The Mountain Bothy Association have received notice to the effect that the owner intends to return Camasunary Bothy to a private residence once he retires. This was to be nominally in 2012, but the bothy currently remains open. It is a fine bothy in a magnificent location and anyone considering visiting this bothy should do so while they still have the chance.
Sunday 28th May 2006
Rather than walk back the same way I wanted to take the opportunity to explore the precipitous section of coastal path that circumvents Sgùrr na Stri to reach Loch Coruisk. This loch lies in the great trench of Coir'-uisg, flanked on one side by the Cuillin main ridge and on the other by the subsidiary ridge of Druim nan Ramh. The coastal walk presented a couple of challenges, the first of which was to cross the tidal Abhainn Camas Fhionnairigh. This I did by removing boots and picking a way across on stepping stones.
The next challenge was a short scramble over "the bad step", a steep sloping slab where a slip would result in a dunking in the sea. After this I scrambled down to a beach, then clambered over rocks then across a short neck of land to reach the Scavaig River, one of the shortest rivers in the world. Water pours from the lip of Loch Coruisk, down the river and into the sea at Loch Skavaig. Coir'-uisg is undoubtedly one of the finest corries in all of Scotland.
To gain a better view I decided to climb Druim nan Ramh and head into the heart of the Cuillin. The nose of Druim nan Ramh is steep and rocky, but all difficulties can be avoided on the right-hand side. Once established on the ridge, the walking was fantastic through a maze of rocky outcrops interspersed with tiny lochans. The views of the main ridge were stunning, and I saw a large bird of prey in the distance at one point. This was possibly an eagle, since the Cuillin is reputed to have one of the largest eagle populations in Scotland.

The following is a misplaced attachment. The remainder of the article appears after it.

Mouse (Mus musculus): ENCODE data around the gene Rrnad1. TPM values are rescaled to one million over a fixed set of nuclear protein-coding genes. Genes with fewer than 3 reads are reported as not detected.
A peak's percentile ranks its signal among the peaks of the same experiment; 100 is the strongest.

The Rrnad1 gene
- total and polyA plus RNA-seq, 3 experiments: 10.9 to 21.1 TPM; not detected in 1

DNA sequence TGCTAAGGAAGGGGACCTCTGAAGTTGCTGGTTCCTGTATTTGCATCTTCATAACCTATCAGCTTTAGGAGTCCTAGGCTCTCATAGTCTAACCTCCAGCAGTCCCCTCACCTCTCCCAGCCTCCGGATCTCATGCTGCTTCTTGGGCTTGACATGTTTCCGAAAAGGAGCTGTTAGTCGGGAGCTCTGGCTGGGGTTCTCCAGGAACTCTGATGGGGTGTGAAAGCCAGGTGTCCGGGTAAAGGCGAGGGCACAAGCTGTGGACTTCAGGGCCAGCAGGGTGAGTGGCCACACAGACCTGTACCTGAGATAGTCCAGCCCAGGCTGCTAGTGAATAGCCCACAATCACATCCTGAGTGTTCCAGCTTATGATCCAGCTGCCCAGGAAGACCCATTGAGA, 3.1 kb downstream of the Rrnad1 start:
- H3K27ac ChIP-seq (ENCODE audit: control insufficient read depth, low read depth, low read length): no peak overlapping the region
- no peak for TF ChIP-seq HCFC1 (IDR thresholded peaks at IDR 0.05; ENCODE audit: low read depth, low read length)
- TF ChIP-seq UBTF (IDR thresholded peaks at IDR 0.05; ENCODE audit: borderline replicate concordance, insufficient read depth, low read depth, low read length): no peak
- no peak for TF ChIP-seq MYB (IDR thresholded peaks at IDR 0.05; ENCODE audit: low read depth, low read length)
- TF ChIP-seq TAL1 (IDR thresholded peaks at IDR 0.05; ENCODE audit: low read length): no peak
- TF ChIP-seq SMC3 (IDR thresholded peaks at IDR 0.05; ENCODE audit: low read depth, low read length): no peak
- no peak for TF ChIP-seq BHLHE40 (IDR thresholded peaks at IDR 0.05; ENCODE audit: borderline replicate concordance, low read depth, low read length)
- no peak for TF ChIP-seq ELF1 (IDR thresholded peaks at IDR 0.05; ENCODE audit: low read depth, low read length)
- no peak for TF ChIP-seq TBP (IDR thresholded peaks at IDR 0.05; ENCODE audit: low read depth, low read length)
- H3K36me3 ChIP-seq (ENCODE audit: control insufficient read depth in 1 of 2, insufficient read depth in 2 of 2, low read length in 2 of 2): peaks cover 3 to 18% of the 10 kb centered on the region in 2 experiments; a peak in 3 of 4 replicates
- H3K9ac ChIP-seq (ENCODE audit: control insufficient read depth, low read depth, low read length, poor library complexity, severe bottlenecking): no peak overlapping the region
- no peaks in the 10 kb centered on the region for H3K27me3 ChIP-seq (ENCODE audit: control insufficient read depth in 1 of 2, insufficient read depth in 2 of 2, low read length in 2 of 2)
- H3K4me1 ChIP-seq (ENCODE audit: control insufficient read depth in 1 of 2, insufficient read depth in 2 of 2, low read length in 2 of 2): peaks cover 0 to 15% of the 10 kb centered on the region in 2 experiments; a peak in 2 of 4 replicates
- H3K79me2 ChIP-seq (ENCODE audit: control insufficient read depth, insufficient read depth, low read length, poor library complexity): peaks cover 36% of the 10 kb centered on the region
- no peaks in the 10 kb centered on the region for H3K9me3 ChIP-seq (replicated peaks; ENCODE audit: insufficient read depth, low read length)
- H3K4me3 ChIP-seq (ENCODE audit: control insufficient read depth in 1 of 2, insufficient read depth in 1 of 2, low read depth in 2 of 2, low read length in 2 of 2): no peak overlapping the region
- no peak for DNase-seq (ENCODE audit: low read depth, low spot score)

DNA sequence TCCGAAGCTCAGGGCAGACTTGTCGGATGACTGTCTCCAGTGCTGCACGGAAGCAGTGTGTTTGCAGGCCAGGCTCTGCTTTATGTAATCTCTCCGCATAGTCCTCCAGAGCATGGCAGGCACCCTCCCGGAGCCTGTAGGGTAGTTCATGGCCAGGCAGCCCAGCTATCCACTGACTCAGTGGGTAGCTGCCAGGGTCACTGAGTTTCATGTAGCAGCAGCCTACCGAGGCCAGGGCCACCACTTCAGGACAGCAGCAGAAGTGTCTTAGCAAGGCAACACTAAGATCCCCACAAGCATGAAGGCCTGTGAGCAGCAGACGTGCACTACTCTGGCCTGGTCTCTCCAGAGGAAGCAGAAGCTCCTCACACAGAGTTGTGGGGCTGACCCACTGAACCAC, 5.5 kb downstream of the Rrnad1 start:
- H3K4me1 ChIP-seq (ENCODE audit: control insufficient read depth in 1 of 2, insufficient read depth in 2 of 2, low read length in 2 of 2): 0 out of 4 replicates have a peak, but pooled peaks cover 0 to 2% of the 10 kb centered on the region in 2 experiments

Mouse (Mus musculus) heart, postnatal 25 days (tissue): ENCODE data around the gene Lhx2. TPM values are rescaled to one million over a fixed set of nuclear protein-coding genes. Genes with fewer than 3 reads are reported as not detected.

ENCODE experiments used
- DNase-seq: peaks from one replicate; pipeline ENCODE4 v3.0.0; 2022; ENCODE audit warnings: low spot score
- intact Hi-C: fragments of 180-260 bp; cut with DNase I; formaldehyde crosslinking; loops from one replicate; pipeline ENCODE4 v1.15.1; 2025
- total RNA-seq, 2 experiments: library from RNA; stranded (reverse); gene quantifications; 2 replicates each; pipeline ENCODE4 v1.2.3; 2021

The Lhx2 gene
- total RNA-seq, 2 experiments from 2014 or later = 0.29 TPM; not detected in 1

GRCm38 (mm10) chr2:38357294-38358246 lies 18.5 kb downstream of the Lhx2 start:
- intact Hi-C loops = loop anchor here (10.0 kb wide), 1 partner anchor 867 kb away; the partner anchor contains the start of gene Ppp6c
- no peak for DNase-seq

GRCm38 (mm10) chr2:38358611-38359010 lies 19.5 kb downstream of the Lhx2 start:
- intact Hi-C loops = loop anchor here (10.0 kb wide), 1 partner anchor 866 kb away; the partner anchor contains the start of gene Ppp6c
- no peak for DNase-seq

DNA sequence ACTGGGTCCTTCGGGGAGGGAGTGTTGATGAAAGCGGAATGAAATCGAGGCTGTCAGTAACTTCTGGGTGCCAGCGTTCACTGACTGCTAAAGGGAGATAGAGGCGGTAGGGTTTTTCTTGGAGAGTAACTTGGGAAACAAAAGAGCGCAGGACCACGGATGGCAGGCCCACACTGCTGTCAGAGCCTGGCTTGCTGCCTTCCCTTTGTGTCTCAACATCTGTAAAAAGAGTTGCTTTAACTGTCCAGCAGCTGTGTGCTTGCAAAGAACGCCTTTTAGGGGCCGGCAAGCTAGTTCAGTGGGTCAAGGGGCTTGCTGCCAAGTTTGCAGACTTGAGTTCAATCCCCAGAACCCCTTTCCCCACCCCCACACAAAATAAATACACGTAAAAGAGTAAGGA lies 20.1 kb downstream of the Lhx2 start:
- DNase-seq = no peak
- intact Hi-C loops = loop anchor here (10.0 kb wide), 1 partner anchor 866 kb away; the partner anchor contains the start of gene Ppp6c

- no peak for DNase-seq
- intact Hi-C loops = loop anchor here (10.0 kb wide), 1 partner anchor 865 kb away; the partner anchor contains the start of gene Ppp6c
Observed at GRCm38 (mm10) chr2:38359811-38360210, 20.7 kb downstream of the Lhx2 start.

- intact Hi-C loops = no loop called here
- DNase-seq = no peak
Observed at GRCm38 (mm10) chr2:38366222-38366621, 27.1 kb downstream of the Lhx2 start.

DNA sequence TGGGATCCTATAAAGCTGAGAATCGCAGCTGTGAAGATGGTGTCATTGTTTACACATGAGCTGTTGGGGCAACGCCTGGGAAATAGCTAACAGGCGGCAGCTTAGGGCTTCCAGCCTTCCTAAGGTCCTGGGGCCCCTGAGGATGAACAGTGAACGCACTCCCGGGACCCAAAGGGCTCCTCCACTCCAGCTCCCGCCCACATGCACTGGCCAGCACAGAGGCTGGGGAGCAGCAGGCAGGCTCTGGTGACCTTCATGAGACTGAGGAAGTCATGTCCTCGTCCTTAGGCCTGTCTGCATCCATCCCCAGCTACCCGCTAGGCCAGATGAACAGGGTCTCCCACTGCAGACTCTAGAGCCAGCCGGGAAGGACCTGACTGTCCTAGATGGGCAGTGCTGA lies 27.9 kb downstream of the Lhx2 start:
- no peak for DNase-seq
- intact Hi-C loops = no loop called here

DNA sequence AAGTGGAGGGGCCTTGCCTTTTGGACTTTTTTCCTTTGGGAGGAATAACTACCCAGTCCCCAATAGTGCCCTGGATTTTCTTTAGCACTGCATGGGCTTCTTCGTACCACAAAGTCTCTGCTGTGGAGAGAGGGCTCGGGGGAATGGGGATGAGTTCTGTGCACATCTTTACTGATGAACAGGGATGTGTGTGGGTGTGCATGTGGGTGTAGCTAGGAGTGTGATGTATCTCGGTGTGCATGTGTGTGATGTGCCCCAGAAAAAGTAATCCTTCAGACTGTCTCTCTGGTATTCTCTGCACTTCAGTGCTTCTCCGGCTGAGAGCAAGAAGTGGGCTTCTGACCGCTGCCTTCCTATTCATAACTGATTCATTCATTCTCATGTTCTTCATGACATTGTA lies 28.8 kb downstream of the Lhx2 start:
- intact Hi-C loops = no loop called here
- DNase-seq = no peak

Just before the ridge reared up towards Bidean Druim nan Ramh, I turned right and picked a way down grassy gullies between steep rocky outcrops into Harta Corrie. This was slightly frightening in descent, since I could not see all the way to the bottom. Soon the slopes relented and I crossed heather slopes to reach the infant River Sligachan. For a few miles the route was pathless, but relatively dry.
The halfway point to the path is marked by a giant boulder, known at the Bloody Stone, now bedecked with vegetation and a rowan tree doggedly growing out of the rock. Tradition has it that this was the site of a battle between the MacDonalds and MacLeods. The spoils from the battle were supposedly divided at the Bloody Stone. Legend has it that hundreds were slaughtered and the bodies of the defeated were piled up around the boulder. According to some versions of the story, not all bodies were in one piece!
After a brief boggy section in the floor of Glen Sligachan, I re-joined the main path and walked the remaining few miles back to the campsite. I was glad to see my tent was still there and in one piece. Due to the strong wind I had weighed down the pegs with rocks. Unfortunately some rocks were touching the fabric and had worn small holes in the tent.
Monday 29th May 2006